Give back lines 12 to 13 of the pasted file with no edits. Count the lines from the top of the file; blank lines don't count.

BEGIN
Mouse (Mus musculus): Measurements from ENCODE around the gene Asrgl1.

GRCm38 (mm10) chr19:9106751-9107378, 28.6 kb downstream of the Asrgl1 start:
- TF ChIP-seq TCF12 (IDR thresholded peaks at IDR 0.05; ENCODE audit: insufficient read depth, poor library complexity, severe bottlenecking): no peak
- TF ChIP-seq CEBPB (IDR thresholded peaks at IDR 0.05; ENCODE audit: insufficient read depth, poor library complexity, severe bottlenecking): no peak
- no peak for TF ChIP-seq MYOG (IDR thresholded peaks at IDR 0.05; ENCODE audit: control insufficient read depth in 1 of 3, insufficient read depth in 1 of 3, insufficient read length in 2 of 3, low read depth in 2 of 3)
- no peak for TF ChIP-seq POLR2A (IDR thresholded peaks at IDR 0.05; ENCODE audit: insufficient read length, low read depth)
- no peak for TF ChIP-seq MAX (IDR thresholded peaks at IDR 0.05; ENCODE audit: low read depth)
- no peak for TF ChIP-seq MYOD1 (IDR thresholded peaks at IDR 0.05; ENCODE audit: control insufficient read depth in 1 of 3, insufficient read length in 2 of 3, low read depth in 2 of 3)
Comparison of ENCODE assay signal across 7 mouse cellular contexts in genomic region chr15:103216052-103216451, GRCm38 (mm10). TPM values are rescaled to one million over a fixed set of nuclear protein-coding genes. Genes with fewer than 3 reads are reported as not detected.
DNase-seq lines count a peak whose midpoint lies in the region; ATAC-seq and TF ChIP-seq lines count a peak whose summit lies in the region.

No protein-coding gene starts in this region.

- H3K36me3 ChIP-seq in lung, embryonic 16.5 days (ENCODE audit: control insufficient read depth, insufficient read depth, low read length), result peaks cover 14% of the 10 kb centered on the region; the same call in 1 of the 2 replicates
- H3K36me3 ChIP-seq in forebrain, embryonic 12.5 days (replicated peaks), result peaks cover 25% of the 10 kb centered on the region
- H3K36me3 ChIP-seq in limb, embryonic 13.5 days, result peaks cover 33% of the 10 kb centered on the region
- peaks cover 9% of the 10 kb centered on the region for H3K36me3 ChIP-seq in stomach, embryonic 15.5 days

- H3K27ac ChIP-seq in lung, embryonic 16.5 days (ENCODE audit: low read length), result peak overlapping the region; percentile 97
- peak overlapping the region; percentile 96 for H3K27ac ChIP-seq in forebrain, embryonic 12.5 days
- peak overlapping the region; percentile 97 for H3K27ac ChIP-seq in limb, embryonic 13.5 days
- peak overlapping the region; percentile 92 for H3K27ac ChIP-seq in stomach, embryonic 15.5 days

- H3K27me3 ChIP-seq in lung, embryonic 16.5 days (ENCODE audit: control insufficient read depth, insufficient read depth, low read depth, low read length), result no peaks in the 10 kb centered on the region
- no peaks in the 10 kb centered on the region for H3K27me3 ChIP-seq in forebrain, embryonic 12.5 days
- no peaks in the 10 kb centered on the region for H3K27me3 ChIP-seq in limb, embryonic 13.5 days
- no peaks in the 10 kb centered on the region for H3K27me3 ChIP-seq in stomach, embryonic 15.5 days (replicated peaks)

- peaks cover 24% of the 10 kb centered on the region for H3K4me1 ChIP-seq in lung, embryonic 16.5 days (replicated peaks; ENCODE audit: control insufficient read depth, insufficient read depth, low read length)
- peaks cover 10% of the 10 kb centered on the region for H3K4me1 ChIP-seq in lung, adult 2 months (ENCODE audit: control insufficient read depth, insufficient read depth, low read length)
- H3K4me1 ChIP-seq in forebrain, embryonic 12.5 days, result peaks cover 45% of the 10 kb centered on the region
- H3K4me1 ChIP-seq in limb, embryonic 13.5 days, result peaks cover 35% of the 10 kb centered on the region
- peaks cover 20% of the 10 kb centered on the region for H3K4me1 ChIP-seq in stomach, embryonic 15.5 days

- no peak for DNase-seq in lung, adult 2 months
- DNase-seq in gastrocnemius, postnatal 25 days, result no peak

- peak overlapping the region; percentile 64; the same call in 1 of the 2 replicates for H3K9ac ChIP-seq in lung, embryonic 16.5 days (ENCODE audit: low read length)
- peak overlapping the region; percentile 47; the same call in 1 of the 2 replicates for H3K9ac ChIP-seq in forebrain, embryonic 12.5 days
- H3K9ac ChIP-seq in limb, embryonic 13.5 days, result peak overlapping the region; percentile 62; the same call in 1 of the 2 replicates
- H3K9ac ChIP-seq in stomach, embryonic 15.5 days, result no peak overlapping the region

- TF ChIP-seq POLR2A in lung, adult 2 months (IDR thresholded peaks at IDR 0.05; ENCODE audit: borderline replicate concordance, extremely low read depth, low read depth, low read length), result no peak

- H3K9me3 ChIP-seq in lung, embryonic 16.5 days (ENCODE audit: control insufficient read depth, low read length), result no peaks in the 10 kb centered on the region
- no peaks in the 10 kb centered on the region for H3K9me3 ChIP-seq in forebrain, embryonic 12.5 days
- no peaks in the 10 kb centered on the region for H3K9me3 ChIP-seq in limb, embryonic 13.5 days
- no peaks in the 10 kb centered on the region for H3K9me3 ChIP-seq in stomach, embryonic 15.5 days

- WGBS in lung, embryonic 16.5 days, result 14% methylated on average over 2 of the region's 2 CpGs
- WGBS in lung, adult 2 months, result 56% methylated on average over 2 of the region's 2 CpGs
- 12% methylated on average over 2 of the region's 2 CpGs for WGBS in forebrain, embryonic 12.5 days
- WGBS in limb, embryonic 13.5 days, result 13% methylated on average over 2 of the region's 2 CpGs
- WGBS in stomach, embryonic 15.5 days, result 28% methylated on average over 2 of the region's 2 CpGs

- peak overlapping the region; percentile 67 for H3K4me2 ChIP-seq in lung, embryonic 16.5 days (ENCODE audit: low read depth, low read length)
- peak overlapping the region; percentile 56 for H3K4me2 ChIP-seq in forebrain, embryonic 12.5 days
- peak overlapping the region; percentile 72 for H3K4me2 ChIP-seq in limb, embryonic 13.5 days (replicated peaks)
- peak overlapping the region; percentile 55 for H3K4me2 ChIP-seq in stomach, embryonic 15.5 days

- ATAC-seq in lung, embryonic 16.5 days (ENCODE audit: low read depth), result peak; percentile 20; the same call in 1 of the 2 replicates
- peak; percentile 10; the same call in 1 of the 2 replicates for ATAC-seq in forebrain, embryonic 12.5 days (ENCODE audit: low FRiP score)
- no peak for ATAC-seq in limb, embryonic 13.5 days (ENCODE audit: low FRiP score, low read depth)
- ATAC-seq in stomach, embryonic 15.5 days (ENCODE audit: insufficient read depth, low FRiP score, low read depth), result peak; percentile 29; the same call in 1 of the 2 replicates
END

- H3K36me3 ChIP-seq in lung, embryonic 16.5 days (ENCODE audit: control insufficient read depth, insufficient read depth, low read length), result peaks cover 14% of the 10 kb centered on the region; the same call in 1 of the 2 replicates
- H3K36me3 ChIP-seq in forebrain, embryonic 12.5 days (replicated peaks), result peaks cover 25% of the 10 kb centered on the region